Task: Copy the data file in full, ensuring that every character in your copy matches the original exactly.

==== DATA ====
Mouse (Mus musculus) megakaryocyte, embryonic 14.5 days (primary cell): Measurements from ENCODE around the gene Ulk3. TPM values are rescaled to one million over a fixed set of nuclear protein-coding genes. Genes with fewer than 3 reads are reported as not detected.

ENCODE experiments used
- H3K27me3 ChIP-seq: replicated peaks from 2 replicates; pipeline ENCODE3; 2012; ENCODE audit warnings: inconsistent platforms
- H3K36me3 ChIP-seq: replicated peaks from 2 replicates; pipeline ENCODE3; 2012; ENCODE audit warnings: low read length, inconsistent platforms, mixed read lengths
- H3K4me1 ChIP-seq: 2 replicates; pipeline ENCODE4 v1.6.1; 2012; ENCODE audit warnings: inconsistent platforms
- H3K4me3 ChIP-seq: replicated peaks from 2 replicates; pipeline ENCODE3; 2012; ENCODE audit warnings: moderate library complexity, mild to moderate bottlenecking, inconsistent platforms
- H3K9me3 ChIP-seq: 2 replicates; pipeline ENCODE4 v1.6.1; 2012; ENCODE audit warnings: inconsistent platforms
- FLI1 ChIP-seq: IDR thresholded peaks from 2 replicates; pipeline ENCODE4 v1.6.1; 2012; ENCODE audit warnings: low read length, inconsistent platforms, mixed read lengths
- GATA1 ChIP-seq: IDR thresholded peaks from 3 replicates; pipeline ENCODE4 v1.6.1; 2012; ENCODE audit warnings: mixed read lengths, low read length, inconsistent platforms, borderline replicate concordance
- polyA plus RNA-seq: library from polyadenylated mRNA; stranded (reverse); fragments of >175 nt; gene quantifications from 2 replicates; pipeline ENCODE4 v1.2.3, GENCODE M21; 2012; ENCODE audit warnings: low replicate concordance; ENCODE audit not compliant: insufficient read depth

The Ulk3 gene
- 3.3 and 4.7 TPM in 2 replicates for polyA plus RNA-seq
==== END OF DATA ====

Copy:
Mouse (Mus musculus) megakaryocyte, embryonic 14.5 days (primary cell): Measurements from ENCODE around the gene Ulk3. TPM values are rescaled to one million over a fixed set of nuclear protein-coding genes. Genes with fewer than 3 reads are reported as not detected.

ENCODE experiments used
- H3K27me3 ChIP-seq: replicated peaks from 2 replicates; pipeline ENCODE3; 2012; ENCODE audit warnings: inconsistent platforms
- H3K36me3 ChIP-seq: replicated peaks from 2 replicates; pipeline ENCODE3; 2012; ENCODE audit warnings: low read length, inconsistent platforms, mixed read lengths
- H3K4me1 ChIP-seq: 2 replicates; pipeline ENCODE4 v1.6.1; 2012; ENCODE audit warnings: inconsistent platforms
- H3K4me3 ChIP-seq: replicated peaks from 2 replicates; pipeline ENCODE3; 2012; ENCODE audit warnings: moderate library complexity, mild to moderate bottlenecking, inconsistent platforms
- H3K9me3 ChIP-seq: 2 replicates; pipeline ENCODE4 v1.6.1; 2012; ENCODE audit warnings: inconsistent platforms
- FLI1 ChIP-seq: IDR thresholded peaks from 2 replicates; pipeline ENCODE4 v1.6.1; 2012; ENCODE audit warnings: low read length, inconsistent platforms, mixed read lengths
- GATA1 ChIP-seq: IDR thresholded peaks from 3 replicates; pipeline ENCODE4 v1.6.1; 2012; ENCODE audit warnings: mixed read lengths, low read length, inconsistent platforms, borderline replicate concordance
- polyA plus RNA-seq: library from polyadenylated mRNA; stranded (reverse); fragments of >175 nt; gene quantifications from 2 replicates; pipeline ENCODE4 v1.2.3, GENCODE M21; 2012; ENCODE audit warnings: low replicate concordance; ENCODE audit not compliant: insufficient read depth

The Ulk3 gene
- 3.3 and 4.7 TPM in 2 replicates for polyA plus RNA-seq